Serious Head Injuries Increase Your Risk of Dementia by 50%

 Alzheimer's Disease Dementia Concept

Researchers found that people hospitalized for a major traumatic brain injury (TBI) had a higher risk of developing dementia. However, minor TBIs (concussions with a hospital stay of less than one day) did not increase the risk of dementia.

A study finds that major traumatic brain injury (TBI) increased the risk of dementia

In the United States alone, about 1.7 million people sustain a traumatic brain injury (TBI) each year. Older teenagers (ages 15-19) and the elderly (65 and above) are most likely to sustain a TBI.

TBIs occur when the brain is damaged by sudden trauma. A TBI may also occur when the head collides with an item quickly and forcefully, or when an object pierces the skull and penetrates brain tissue. Immediate and delayed symptoms include confusion, blurred vision, and trouble concentrating. A recent study has even shown that TBIs might even have consequences decades later.

According to a new study published in the May 11, 2022, online edition of Neurology, the official journal of the American Academy of Neurology, people who have been hospitalized for a major traumatic brain injury may have a greater chance of acquiring dementia than those who have not had a TBI. A major TBI was defined as brain bleeding and a hospital stay of three days or more. Researchers discovered no elevated risk in people who had minor TBI, defined as a concussion with no more than a one-day hospital stay.

“Traumatic brain injury has been identified as a possible risk factor for dementia, and due to increasing numbers of people living with dementia, it is imperative to identify risk factors that might be modifiable to decrease the number of people who develop dementia in the future,” said study author Rahul Raj, MD, Ph.D., of the University of Helsinki in Finland. “The goal of our study was to assess the association between TBI and dementia while adjusting for other relevant dementia risk factors like high blood pressure, smoking, alcohol consumption, and physical activity.”

The researchers utilized a Finnish national database that includes health surveys gathered every five years for the study. They found 31,909 adults who completed one or more questionnaires that contained data on lifestyle characteristics such as physical activity, smoking, and alcohol consumption throughout a 20-year period.

The researchers next examined national health registries. They selected 288 persons hospitalized due to a severe TBI and 406 people hospitalized due to a mild TBI who did not develop dementia within one year of their injury in the study group. Over a 16-year average follow-up period, 976 participants developed dementia.

Of those with a major TBI, 27 people, or 9%, developed dementia. Of those with a minor TBI, nine people, or 2%, developed dementia. And of those with no TBI, 940 people, or 3% developed dementia.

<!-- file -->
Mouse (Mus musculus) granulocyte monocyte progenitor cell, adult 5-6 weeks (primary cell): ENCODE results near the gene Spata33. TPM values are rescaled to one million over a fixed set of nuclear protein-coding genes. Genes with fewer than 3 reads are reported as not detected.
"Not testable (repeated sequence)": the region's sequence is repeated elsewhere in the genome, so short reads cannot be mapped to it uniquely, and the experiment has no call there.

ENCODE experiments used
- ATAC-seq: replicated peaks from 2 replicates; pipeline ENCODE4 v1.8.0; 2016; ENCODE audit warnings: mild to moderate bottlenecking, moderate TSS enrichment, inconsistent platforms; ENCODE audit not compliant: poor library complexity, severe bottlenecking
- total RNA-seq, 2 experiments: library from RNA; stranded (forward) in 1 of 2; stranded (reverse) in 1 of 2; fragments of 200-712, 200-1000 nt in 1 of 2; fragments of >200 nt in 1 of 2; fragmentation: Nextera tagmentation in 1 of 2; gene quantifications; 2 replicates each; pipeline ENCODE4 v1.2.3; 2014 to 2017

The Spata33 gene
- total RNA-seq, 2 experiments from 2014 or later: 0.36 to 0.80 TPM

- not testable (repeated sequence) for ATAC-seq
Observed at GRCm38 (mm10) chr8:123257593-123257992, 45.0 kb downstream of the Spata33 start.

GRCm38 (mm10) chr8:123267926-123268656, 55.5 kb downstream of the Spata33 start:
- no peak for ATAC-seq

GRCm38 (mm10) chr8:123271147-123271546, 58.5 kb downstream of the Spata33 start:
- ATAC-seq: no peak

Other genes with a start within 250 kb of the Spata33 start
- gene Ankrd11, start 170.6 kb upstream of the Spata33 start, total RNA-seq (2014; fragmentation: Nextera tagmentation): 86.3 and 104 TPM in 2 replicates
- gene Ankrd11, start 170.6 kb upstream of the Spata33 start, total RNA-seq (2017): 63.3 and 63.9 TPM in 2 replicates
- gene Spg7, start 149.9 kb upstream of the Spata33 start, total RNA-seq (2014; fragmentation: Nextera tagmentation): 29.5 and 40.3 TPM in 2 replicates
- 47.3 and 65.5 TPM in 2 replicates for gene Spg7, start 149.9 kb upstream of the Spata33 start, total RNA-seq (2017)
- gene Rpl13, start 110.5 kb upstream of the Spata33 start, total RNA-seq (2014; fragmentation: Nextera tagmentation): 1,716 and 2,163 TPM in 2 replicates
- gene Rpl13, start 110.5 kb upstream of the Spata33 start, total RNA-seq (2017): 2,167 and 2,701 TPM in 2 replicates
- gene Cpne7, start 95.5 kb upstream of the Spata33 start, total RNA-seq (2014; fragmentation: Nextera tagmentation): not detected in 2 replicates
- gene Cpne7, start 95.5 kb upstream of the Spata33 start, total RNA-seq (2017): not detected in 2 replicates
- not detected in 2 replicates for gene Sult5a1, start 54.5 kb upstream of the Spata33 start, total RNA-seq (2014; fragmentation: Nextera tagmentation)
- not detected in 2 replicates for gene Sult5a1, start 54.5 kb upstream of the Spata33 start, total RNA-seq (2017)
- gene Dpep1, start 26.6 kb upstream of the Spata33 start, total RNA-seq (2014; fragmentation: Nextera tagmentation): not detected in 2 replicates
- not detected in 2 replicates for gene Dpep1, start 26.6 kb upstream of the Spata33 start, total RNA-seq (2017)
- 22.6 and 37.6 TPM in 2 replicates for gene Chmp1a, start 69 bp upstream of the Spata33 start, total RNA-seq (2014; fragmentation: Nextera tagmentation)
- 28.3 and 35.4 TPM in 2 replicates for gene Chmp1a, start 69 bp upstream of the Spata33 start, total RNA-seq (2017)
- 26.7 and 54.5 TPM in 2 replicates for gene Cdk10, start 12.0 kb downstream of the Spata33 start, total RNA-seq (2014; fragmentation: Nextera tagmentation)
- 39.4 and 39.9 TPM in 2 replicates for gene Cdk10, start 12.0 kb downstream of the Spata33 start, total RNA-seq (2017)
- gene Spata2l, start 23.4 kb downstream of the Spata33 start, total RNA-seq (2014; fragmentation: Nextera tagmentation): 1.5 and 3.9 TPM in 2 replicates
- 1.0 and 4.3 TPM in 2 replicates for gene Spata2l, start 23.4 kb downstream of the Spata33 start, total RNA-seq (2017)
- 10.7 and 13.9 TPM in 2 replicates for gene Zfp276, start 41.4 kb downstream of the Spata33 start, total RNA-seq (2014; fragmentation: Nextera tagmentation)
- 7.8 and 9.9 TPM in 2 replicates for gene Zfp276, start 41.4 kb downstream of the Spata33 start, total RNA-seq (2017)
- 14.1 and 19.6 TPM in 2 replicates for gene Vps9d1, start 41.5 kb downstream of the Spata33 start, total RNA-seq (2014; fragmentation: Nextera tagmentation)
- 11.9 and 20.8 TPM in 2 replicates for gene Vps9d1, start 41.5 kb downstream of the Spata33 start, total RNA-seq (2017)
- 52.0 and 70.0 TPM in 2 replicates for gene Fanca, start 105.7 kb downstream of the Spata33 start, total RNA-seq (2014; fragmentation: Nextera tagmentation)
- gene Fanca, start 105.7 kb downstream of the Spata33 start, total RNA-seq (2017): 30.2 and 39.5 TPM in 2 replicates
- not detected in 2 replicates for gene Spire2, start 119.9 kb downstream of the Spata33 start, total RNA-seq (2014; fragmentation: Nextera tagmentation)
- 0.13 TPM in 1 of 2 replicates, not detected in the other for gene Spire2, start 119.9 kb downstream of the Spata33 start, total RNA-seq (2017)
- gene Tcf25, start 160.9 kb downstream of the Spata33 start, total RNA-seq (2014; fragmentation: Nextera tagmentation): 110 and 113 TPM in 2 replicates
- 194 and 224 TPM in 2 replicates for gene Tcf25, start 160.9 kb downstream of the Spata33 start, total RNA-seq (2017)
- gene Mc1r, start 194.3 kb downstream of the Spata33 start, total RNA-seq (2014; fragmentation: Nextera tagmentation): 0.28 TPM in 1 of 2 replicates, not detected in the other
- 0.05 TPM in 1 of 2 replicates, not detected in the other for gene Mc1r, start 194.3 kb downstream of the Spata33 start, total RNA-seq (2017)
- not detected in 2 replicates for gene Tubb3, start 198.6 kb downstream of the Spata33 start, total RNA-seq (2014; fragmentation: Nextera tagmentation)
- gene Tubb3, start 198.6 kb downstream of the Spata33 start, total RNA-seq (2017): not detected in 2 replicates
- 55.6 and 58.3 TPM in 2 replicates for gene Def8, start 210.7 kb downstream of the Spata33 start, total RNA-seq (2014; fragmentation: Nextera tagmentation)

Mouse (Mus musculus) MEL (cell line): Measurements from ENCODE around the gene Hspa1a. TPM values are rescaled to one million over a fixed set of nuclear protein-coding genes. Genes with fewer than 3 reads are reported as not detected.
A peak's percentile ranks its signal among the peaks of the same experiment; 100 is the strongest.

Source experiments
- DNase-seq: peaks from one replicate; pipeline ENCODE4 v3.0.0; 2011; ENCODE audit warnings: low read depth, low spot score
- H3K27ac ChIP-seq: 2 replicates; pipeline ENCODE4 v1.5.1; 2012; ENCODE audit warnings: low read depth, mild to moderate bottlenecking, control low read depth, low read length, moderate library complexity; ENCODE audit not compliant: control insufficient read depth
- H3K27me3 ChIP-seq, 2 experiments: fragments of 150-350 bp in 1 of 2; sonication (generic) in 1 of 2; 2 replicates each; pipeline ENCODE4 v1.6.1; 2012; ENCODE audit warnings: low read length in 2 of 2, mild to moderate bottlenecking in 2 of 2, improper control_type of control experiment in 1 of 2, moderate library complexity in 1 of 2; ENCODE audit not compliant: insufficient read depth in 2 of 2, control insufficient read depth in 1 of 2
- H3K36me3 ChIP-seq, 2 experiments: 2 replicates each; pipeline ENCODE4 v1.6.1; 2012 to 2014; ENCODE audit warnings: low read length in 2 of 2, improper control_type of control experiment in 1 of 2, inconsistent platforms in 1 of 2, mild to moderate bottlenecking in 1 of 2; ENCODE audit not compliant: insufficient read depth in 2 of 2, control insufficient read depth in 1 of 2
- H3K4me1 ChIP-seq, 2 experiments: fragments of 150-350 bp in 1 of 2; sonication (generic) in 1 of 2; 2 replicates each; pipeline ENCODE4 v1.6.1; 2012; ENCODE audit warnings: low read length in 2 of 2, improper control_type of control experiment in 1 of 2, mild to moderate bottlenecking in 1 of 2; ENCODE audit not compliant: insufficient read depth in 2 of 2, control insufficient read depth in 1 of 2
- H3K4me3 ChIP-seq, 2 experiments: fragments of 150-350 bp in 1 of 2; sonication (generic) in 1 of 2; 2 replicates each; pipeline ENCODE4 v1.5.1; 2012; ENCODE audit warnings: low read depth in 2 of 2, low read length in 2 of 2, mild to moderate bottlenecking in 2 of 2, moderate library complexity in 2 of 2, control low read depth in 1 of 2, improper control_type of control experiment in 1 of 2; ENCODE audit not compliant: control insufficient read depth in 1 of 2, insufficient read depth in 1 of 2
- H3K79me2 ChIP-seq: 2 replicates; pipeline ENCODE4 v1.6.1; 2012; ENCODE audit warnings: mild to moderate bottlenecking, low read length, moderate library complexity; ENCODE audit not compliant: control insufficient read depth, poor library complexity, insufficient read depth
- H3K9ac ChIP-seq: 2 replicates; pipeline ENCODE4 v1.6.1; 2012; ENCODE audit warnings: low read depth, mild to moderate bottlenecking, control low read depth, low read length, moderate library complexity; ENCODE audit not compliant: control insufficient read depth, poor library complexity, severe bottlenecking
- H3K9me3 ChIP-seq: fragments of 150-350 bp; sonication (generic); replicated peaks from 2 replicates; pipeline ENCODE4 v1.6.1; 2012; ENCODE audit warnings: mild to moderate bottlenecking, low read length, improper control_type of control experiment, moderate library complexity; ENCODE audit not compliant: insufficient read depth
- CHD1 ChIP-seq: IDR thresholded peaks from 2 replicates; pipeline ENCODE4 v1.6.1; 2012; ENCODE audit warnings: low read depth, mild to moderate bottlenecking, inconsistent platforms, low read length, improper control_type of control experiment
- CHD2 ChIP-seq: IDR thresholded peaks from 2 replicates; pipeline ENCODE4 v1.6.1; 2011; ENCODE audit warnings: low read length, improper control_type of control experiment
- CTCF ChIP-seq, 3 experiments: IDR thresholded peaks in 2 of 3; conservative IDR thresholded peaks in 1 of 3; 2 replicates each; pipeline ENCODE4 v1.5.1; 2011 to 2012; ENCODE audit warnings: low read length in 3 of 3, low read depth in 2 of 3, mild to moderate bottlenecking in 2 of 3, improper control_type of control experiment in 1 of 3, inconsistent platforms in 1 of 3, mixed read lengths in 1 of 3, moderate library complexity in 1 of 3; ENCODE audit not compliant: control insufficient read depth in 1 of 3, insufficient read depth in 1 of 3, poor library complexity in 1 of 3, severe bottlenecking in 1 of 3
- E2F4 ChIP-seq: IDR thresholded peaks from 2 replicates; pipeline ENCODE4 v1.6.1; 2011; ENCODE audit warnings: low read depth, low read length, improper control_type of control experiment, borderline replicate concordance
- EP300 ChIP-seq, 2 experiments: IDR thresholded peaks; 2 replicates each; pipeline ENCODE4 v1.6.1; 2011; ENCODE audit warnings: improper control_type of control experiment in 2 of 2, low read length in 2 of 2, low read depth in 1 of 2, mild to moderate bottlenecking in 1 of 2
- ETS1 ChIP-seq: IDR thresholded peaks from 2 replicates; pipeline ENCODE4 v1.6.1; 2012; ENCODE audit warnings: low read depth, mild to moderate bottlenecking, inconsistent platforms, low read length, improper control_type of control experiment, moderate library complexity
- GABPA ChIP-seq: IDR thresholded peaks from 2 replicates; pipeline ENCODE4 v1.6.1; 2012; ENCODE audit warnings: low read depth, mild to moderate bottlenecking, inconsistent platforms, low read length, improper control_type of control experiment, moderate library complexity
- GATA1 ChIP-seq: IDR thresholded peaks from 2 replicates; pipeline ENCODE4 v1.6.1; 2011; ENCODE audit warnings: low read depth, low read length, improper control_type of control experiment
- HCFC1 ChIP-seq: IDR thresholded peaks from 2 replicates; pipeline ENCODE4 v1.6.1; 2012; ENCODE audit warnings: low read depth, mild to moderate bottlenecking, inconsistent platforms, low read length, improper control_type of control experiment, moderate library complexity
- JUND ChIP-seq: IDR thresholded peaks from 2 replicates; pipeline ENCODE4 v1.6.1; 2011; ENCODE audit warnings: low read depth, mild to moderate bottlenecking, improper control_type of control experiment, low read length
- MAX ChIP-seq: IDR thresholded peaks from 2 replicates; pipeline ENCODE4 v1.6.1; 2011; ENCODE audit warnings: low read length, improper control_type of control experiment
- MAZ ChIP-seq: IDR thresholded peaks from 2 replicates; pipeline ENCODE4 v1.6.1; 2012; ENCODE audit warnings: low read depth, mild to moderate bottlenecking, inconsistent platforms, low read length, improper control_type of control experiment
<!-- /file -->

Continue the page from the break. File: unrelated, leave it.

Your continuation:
After adjusting for age and sex, researchers found that people who were hospitalized due to a major TBI had a 1.5 times greater risk of dementia than those without a TBI.

But after further adjustment for other relevant dementia risk factors such as education, smoking, alcohol consumption, physical activity, and high blood pressure, the association weakened. Raj explained that alcohol use and physical activity appeared to play the biggest role in weakening the association.

Researchers found no increased risk of dementia for people hospitalized for minor TBI.

“Approximately one in 10 people in our study who had major TBI did develop dementia,” said Raj. “Considering that there is no cure for dementia or TBI, the results of our study suggest that prevention of other dementia risk factors such as excess alcohol consumption and physical inactivity could possibly reduce the risk of dementia in people with major TBI. More research is needed in larger groups of people.”

A limitation of the study was that it included only people hospitalized for TBI, so people who did not seek care for a mild TBI were not included.

The American Academy of Neurology is the world’s largest association of neurologists and neuroscience professionals, with over 38,000 members. The AAN is dedicated to promoting the highest quality of patient-centered neurologic care. A neurologist is a doctor with specialized training in diagnosing, treating, and managing disorders of the brain and nervous systems such as Alzheimer’s disease, stroke, migraine, multiple sclerosis, concussion, Parkinson’s disease, and epilepsy.

Reference: “Risk of Dementia After Hospitalization Due to Traumatic Brain Injury” by Rahul Raj, Jaakko Kaprio, Pekka Jousilahti, Miikka Korja and Jari Siironen, 11 May 2022, Neurology.
DOI: 10.1212/WNL.0000000000200290

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